TriHealth OB-GYN Center at Good Samaritan Hospital
Project: To increase early, regular access to high-quality prenatal care to improve birth outcomes and address social barriers to health through community partnerships
Investment: $3,686,290 to fund three years
Grantee: Good Samaritan Foundation, on behalf of the OB-GYN Center at Good Samaritan Hospital (formerly named the Faculty Medical Center)
Background: In 2013, bi3 provided a $3.2 million grant to fund the development of a unique mom-centered approach to tackle Hamilton County’s high infant mortality rates. The pilot program proved effective in delivering strong outcomes in the Avondale neighborhood. The community is now improving faster than any other urban neighborhood, and community health leaders credit the program with a county-wide infant mortality rate decline of 15 percent.
The key was the collaboration between competing healthcare providers, community-based organizations and Avondale residents. Community leaders, families and physicians were involved early in program development. In addition, previously-siloed services were integrated into a single bundle of care to help moms overcome every barrier that may prevent a healthy, full-term delivery.
Project Description: The Woman Centered Medical Home project seeks to fundamentally transform the care experience and outcomes for women served at TriHealth’s OB-GYN Center at Good Samaritan Hospital, the region’s largest prenatal care provider for women who disproportionately suffer from poor birth and health outcomes. The model expands existing evidence-based best practices and programs, including the model piloted in the Avondale neighborhood. The center will adopt a patient-centered, team-based approach that connects each patient with a consistent care team and community resources — such as home visits with a community health worker to help parents learn about their child’s health and development, access to legal aid services to address a wide range of social and economic challenges facing families, and on-site enrollment in a supplemental nutrition program.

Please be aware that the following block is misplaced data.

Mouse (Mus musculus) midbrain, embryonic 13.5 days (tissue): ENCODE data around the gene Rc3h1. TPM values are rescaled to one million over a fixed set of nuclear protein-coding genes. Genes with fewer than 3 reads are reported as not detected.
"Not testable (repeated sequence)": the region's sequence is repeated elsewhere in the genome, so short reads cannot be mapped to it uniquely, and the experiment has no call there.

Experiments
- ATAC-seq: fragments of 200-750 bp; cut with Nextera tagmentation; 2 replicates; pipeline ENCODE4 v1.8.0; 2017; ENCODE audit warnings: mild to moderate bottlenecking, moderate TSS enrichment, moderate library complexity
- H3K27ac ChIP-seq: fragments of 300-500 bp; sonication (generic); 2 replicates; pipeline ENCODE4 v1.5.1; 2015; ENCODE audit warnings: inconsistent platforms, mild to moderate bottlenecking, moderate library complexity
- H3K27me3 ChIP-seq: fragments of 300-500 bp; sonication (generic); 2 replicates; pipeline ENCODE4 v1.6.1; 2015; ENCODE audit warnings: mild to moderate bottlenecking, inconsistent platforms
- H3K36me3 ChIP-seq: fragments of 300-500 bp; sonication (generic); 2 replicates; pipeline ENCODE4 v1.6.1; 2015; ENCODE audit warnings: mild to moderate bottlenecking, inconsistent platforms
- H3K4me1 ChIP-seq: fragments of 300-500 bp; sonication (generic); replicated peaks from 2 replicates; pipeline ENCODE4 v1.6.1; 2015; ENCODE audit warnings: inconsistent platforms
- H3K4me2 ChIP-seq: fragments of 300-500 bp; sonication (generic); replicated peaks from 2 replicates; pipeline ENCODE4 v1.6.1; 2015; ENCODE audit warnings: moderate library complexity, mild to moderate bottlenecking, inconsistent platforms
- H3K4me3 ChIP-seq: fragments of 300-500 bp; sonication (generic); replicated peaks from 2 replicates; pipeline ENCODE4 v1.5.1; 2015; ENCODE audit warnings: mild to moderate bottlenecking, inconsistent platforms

The goal is to provide responsive, high-quality care, increase early access to prenatal care, improve birth outcomes, provide evidence-based training for care teams and exemplary medical resident education, and address social barriers to health through community partnerships. This project will provide services to approximately 6,700 people over the next three years.
Partners: Cradle Cincinnati; Every Child Succeeds; Legal Aid Society of Greater Cincinnati; Women, Infants, and Children; Good Samaritan Free Health Center
Other Funders: Catholic Health Initiatives Mission and Ministry Fund and TriHealth